The Robot is Here with Your Food

Starship Technologies plans to implement a fleet of autonomous delivery robots in Oakland this fall.

PHOTO: SHUTTERSTOCK

Oakland residents can soon expect to share the sidewalks with a new kind of neighbor — a fleet of food delivery robots servicing students at the University of Pittsburgh.

Starship Technologies, a San Francisco-based startup, is working with Pitt and food services provider Sodexo to bring its two-foot-tall food delivery bots to Oakland. The robots have already touched down at several other colleges and universities, including Purdue, George Mason and Northern Arizona.

Representatives from Starship attended an August meeting of the Oakland Planning and Development Corporation to discuss their plans and share details about the Pitt program.

The robots are equipped with cameras and satellite technology, which allows users to track their journey through a mobile app. The app alerts users when the robot has arrived at its location, and allows them to unlock the container so they can remove their food.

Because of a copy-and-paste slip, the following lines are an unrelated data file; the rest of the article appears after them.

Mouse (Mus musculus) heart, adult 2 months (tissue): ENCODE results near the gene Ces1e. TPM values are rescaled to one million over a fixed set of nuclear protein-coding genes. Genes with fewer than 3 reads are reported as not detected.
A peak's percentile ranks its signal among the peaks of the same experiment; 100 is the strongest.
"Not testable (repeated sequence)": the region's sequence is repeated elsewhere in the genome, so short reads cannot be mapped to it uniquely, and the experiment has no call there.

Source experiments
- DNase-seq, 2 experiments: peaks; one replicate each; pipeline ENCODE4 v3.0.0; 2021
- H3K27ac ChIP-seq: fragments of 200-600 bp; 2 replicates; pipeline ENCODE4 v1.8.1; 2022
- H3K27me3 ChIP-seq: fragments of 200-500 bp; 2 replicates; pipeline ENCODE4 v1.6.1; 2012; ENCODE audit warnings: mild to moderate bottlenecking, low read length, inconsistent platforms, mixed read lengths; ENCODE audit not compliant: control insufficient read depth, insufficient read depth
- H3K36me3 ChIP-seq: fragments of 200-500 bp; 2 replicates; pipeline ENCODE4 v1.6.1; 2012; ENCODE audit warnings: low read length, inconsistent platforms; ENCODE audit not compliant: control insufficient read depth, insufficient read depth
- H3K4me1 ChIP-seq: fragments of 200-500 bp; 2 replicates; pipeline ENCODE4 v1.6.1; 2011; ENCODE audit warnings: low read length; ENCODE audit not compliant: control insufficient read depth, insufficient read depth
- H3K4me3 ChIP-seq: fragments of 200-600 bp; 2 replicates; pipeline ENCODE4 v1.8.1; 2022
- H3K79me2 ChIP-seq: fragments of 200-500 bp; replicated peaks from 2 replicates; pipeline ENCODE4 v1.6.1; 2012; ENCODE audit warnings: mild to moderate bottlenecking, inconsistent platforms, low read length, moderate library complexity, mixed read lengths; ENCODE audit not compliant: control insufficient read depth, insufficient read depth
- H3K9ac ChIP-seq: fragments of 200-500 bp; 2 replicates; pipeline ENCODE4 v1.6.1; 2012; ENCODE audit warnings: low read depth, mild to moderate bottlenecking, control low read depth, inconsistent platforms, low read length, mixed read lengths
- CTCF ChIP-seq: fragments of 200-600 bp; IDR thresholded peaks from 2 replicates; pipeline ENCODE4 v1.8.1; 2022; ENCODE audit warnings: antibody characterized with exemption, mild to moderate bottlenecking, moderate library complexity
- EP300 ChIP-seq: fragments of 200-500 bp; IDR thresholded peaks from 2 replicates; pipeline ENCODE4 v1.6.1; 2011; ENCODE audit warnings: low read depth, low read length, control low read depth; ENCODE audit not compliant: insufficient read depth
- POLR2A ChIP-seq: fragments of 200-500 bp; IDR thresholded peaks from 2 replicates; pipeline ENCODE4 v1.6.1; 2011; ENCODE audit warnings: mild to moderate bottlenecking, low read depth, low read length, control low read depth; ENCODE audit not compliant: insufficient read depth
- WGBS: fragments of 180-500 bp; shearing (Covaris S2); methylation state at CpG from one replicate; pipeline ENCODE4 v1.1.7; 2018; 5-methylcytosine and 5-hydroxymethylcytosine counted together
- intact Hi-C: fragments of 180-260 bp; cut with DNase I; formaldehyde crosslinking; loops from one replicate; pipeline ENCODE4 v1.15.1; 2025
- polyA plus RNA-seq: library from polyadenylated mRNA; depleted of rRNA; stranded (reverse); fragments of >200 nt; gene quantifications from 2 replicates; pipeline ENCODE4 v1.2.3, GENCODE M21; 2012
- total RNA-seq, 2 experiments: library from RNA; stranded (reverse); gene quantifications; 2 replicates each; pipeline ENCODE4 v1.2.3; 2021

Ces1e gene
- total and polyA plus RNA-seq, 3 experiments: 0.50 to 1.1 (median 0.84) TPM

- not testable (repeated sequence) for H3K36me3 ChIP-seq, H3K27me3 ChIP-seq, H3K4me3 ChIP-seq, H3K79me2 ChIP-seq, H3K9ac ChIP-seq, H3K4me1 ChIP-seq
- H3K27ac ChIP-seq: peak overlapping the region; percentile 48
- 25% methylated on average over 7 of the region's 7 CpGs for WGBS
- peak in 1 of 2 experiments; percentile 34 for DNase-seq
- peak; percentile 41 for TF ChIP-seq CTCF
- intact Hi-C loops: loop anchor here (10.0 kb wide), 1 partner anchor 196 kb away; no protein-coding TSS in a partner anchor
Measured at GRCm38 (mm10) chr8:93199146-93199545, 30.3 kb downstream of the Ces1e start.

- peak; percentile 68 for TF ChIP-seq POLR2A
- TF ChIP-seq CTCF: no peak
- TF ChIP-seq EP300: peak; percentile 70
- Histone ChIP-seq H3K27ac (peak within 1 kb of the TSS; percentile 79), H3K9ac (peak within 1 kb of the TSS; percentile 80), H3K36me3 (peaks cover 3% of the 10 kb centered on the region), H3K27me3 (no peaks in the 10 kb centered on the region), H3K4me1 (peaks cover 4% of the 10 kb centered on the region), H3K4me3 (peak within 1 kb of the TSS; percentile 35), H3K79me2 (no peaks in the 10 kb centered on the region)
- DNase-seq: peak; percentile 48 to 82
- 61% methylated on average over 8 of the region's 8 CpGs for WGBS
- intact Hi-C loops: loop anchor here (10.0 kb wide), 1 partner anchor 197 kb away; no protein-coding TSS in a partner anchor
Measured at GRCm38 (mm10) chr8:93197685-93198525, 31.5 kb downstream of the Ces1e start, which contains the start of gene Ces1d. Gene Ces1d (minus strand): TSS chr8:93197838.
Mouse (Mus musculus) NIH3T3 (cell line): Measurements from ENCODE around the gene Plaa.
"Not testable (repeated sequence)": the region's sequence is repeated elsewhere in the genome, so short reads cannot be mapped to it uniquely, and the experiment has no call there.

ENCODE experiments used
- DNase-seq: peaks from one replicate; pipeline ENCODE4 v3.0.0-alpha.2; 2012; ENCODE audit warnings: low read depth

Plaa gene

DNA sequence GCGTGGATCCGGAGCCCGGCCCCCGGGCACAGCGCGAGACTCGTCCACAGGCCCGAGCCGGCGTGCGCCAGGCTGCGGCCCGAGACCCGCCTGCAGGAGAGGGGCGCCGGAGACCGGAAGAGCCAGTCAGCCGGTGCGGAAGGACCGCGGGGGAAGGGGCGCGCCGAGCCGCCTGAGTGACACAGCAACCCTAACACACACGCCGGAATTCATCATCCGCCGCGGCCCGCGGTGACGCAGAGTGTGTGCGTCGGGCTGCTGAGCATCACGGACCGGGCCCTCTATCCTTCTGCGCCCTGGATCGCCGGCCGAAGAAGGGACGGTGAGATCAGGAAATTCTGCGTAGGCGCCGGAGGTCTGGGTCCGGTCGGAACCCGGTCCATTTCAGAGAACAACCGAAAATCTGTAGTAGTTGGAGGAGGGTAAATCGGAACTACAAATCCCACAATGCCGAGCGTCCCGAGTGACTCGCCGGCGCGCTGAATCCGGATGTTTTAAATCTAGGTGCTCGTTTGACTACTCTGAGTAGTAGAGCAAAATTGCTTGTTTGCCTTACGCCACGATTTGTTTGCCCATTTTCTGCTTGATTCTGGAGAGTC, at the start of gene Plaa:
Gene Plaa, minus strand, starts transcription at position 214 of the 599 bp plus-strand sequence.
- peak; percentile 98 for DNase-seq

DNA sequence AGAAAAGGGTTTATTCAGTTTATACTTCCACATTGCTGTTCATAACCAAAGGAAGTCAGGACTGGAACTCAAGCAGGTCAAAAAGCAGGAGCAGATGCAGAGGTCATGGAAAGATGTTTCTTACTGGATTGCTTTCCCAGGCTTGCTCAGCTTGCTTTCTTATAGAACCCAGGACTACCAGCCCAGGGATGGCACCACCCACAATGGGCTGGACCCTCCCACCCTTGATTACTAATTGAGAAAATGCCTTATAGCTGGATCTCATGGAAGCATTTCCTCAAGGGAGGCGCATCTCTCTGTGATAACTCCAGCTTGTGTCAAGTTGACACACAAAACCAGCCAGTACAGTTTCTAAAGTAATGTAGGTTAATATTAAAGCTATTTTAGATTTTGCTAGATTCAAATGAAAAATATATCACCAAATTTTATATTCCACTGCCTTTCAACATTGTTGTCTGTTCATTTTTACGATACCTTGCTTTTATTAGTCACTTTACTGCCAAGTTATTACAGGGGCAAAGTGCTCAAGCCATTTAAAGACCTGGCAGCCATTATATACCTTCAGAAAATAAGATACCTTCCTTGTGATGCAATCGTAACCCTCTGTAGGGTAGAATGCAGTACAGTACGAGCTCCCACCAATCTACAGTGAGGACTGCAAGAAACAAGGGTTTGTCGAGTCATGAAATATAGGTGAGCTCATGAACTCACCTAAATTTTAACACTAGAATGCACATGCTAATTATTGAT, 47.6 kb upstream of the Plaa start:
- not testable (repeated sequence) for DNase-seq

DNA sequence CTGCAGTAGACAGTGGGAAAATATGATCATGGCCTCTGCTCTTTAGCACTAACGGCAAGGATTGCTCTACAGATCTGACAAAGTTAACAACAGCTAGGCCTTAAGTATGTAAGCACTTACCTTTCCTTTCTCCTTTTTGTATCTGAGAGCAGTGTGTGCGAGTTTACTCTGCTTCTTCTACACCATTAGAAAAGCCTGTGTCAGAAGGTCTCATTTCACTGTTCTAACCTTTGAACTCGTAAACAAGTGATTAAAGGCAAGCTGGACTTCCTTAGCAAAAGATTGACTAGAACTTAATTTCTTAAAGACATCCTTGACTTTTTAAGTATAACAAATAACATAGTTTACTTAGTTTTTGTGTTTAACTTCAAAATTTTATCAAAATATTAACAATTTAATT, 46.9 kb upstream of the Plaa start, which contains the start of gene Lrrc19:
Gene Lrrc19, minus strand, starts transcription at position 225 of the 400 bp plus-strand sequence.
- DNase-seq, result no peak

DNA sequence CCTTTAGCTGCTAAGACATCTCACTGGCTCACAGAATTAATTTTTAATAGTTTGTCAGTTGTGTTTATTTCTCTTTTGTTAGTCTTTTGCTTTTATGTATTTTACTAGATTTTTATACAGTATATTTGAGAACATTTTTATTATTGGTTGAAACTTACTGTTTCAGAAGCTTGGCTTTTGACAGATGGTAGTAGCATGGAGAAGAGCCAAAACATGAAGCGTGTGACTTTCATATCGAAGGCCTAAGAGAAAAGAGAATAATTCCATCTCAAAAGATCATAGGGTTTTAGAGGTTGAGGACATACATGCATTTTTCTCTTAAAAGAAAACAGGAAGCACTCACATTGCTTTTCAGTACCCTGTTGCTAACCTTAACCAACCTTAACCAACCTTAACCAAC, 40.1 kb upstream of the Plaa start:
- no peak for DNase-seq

According to Starship, the bots are 98 percent autonomous, but monitored by humans who can override them if necessary. They’re designed to fly relatively under the radar — cruising at a maximum of 4 miles per hour and functioning emission-free.

Unlike the typical delivery service, the bots don’t require tips beyond a flat service fee, typically $1.99. The company also usually restricts available food options to those offered by campus eateries.

Pitt spokesperson Kevin Zwick told the Post Gazette the fleet will likely descend on campus later this fall, tapping into the large market of college students who already use services such as GoPuff, Grubhub and Uber Eats.

Karina Ricks, director of Pittsburgh’s Department of Mobility and Infrastructure, also told the Post-Gazette that the city wants the company to survey the neighborhood to discuss the impact the bots may have on the public. The city also suggested exploring expanded services, such as delivery of fresh food to those who don’t live near a grocery store, or delivery of medicine to homebound patients.

“We want to make sure that there is, can, or will be public value to this beyond e-commerce,” Ricks says.

Categories: The 412